Oklahoma passes a law banning abortion after fertilization!
The Oklahoma parliament adopted a law on Thursday, May 19, prohibiting all abortions upon fertilization, making this conservative bastion in the southern United States the state with the most restrictive regulations in terms of voluntary termination of pregnancy. The vote comes as the right to abortion in the United States is under threat from the Supreme Court, which, according to a document revealed by Politico, seems ready to reverse the course, 50 years after its historic decision to protect abortion.
To enter into force, the text must now be signed by Governor Kevin Stitt. This elected Republican had already indicated that he would put his signature on any law imposing more restrictions on abortion. Inspired by a law passed by Texas in September, this text of Oklahoma law opens the door, with this text, to lawsuits launched by ordinary citizens against people suspected of having had an abortion. The definition of abortion, according to the text, however, does not include “the use, prescription, supply, or sale of morning-after pills, or any type of contraception or emergency contraception”.
US Vice President Kamala Harris later denounced the Oklahoma legislature’s decision as “the latest in a series of blatant attacks on women by elected officials”. The number two executive called on Americans to elect leaders who would defend the right to abortion “at the local, state, and federal level”. “This has never been more urgent,” she tweeted.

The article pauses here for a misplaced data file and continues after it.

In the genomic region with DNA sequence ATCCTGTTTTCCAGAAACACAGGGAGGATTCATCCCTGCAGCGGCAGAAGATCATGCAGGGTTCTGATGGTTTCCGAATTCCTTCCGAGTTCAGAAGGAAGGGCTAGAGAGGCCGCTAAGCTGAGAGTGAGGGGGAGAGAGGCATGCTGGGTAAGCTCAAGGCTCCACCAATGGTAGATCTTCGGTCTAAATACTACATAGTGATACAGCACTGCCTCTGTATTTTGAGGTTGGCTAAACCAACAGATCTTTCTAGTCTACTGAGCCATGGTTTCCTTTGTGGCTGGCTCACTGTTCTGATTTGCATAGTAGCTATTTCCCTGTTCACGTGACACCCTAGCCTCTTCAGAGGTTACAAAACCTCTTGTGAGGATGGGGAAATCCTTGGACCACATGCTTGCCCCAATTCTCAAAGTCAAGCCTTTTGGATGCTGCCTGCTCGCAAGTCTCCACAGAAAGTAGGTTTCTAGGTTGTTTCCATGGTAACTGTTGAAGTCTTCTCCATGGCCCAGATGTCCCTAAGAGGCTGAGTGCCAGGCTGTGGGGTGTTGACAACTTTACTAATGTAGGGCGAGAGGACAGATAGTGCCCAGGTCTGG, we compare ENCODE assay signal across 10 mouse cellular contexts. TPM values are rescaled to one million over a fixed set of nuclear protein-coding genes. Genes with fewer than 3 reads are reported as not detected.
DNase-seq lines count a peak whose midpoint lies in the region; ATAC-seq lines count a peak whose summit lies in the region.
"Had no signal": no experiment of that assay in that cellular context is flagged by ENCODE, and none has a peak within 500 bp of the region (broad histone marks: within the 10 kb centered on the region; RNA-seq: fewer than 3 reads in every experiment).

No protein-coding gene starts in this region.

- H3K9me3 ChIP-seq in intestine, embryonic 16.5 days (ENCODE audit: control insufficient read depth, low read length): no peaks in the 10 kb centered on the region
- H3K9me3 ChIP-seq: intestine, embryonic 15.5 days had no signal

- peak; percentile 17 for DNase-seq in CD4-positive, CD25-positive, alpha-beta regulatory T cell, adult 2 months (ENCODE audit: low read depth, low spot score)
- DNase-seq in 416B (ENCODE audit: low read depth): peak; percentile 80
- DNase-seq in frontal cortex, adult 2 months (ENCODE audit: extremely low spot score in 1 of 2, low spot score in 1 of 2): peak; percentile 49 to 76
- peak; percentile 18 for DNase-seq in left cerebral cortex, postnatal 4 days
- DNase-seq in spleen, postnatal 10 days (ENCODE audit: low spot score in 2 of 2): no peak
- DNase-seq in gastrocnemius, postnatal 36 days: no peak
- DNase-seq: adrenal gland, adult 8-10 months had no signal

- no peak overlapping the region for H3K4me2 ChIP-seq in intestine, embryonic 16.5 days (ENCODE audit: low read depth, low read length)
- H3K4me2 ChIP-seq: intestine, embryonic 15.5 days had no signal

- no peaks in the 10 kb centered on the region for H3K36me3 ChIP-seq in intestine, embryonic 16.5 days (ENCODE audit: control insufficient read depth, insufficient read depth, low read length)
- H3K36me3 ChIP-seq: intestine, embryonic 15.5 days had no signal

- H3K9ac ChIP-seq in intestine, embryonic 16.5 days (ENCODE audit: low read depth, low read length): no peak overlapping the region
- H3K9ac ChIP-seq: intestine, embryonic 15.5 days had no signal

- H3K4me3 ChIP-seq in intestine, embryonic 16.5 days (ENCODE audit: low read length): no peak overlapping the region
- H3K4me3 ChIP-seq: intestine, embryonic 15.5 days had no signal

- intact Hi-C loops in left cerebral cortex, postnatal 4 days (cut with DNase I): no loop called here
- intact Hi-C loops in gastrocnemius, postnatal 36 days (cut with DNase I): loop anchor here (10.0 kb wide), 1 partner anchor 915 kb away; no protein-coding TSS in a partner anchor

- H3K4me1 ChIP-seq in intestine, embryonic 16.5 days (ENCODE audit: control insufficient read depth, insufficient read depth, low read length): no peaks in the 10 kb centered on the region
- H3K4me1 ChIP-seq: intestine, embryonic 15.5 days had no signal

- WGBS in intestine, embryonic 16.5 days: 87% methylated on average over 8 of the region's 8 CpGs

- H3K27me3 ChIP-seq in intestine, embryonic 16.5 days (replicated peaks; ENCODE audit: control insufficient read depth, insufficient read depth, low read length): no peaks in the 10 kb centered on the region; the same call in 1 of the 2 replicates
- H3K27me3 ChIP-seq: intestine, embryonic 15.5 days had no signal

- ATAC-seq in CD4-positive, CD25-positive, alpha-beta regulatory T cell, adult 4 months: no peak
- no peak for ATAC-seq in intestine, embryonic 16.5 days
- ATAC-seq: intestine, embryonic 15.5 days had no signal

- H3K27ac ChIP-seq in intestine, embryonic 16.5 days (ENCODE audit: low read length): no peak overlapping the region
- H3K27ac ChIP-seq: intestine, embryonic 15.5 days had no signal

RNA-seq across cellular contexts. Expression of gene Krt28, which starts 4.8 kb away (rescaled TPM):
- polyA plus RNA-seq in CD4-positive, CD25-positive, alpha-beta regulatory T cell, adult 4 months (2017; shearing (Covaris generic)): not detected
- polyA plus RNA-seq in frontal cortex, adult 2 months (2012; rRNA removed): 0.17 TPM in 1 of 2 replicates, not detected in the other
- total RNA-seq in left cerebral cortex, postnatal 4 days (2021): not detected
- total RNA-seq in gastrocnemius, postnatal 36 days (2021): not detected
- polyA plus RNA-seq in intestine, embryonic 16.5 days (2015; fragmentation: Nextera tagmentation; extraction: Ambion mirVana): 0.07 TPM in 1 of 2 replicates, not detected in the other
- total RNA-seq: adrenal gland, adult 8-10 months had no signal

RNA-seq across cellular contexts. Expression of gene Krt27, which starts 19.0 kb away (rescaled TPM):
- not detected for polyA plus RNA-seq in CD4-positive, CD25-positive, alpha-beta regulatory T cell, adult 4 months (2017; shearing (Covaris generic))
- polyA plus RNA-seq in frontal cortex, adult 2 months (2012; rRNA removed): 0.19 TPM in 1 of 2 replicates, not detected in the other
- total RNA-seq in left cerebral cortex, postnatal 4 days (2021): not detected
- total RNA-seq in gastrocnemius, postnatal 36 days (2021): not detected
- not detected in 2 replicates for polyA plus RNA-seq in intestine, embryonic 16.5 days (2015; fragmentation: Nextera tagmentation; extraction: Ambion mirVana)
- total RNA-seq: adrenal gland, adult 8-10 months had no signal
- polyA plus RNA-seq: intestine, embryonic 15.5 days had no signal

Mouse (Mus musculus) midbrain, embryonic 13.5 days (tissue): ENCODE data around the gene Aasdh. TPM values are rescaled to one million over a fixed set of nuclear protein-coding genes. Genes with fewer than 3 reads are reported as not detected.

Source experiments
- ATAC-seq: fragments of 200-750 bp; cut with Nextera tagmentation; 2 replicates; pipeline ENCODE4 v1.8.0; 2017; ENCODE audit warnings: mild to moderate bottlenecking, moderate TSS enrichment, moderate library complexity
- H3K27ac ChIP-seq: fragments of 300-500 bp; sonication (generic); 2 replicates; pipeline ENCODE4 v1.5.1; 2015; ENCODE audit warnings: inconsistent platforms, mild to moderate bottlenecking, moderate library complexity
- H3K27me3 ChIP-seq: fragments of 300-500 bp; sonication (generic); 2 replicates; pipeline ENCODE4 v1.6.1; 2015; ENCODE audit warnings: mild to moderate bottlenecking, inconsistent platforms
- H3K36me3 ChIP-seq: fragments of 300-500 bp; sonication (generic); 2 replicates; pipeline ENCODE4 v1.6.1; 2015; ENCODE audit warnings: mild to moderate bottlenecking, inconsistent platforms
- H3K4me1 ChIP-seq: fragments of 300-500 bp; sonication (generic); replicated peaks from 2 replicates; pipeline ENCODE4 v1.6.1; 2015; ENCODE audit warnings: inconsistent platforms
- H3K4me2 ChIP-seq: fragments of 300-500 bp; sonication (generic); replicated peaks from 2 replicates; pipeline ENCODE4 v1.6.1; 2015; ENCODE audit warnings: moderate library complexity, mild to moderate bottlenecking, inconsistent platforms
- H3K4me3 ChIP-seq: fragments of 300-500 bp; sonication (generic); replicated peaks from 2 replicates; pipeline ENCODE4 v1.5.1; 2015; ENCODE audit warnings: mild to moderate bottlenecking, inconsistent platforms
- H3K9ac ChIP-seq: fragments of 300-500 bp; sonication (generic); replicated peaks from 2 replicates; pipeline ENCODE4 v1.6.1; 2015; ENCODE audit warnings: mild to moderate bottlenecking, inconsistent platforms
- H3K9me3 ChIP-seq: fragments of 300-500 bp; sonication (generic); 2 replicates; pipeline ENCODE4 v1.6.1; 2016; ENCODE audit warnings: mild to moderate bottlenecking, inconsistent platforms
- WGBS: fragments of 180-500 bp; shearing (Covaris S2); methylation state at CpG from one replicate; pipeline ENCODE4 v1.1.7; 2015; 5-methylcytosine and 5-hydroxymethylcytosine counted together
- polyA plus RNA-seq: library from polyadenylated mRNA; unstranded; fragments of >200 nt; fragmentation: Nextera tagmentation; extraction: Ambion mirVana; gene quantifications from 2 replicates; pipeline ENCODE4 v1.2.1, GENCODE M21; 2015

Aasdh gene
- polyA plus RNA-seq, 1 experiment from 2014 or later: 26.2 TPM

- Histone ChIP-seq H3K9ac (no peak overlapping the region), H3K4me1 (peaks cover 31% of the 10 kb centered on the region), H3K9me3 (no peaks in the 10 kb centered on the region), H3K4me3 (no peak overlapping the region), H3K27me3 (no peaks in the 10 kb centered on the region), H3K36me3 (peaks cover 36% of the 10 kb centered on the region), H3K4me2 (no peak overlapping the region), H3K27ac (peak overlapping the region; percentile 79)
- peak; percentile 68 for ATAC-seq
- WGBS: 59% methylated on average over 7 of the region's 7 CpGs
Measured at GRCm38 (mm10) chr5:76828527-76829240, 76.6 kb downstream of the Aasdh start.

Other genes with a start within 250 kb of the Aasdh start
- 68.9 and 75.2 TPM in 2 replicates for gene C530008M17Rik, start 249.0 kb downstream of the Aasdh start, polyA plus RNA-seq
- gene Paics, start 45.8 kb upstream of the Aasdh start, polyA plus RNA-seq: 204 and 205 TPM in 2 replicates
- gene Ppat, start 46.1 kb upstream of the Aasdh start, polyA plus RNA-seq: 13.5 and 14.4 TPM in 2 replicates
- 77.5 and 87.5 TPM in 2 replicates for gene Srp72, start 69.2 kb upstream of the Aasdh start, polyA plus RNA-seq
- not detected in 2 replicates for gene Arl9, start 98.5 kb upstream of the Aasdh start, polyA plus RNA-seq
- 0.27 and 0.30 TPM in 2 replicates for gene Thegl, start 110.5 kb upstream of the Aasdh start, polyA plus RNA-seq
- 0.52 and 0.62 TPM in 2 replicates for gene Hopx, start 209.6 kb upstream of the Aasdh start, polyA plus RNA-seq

The organization Planned Parenthood, which defends the right to abortion, announced on its side that it was going to sue Oklahoma. “This ban must be stopped – along with all the other bans this state has passed in the past month,” Planned Parenthood continued on Twitter.
On May 3, Governor Kevin Stitt announced that he had signed a law that already prohibited abortion after six weeks of pregnancy. “I want Oklahoma to become the most ‘pro-life’ state in the country,” he said, using the expression consecrated by Americans opposed to abortion. Oklahoma had been welcoming thousands of Texan women seeking abortions for several months, after the passage in September of a similar text in this neighboring state.
Even if it is supported by a large majority of the population (approximately 70% according to recent polls), the right to abortion has been a very divisive social issue since the historic “Roe v. Wade” of January 1973, which protects the right of American women to terminate their pregnancies. In the event of a Supreme Court decision reversing this right, 26 conservative states, mostly in the center and south of the country such as Wyoming, Tennessee, and South Carolina, are ready to ban abortion altogether.